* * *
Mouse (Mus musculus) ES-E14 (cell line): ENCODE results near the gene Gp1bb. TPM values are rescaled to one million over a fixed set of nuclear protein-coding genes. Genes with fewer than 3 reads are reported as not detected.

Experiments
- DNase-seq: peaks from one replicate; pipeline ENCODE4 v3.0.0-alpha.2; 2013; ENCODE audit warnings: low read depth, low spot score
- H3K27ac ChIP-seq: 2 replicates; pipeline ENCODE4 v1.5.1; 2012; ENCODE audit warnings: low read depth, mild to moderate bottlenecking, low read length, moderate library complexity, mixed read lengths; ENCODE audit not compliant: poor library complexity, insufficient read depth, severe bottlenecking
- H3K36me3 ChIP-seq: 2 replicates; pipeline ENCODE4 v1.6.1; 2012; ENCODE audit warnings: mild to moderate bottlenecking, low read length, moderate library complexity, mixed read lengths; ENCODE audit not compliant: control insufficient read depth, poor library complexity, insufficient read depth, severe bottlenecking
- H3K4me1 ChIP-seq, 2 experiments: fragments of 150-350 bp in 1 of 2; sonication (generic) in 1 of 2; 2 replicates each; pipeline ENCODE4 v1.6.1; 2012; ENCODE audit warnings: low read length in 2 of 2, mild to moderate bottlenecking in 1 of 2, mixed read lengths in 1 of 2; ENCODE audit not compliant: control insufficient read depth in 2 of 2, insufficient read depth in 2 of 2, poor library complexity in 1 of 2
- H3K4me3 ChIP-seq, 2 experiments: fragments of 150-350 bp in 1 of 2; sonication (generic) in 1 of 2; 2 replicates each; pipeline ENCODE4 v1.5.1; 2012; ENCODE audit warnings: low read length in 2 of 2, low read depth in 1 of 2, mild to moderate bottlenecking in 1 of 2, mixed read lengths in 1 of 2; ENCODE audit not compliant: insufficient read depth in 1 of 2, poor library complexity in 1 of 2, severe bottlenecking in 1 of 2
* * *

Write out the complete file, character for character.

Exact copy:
Mouse (Mus musculus) ES-E14 (cell line): ENCODE results near the gene Gp1bb. TPM values are rescaled to one million over a fixed set of nuclear protein-coding genes. Genes with fewer than 3 reads are reported as not detected.

Experiments
- DNase-seq: peaks from one replicate; pipeline ENCODE4 v3.0.0-alpha.2; 2013; ENCODE audit warnings: low read depth, low spot score
- H3K27ac ChIP-seq: 2 replicates; pipeline ENCODE4 v1.5.1; 2012; ENCODE audit warnings: low read depth, mild to moderate bottlenecking, low read length, moderate library complexity, mixed read lengths; ENCODE audit not compliant: poor library complexity, insufficient read depth, severe bottlenecking
- H3K36me3 ChIP-seq: 2 replicates; pipeline ENCODE4 v1.6.1; 2012; ENCODE audit warnings: mild to moderate bottlenecking, low read length, moderate library complexity, mixed read lengths; ENCODE audit not compliant: control insufficient read depth, poor library complexity, insufficient read depth, severe bottlenecking
- H3K4me1 ChIP-seq, 2 experiments: fragments of 150-350 bp in 1 of 2; sonication (generic) in 1 of 2; 2 replicates each; pipeline ENCODE4 v1.6.1; 2012; ENCODE audit warnings: low read length in 2 of 2, mild to moderate bottlenecking in 1 of 2, mixed read lengths in 1 of 2; ENCODE audit not compliant: control insufficient read depth in 2 of 2, insufficient read depth in 2 of 2, poor library complexity in 1 of 2
- H3K4me3 ChIP-seq, 2 experiments: fragments of 150-350 bp in 1 of 2; sonication (generic) in 1 of 2; 2 replicates each; pipeline ENCODE4 v1.5.1; 2012; ENCODE audit warnings: low read length in 2 of 2, low read depth in 1 of 2, mild to moderate bottlenecking in 1 of 2, mixed read lengths in 1 of 2; ENCODE audit not compliant: insufficient read depth in 1 of 2, poor library complexity in 1 of 2, severe bottlenecking in 1 of 2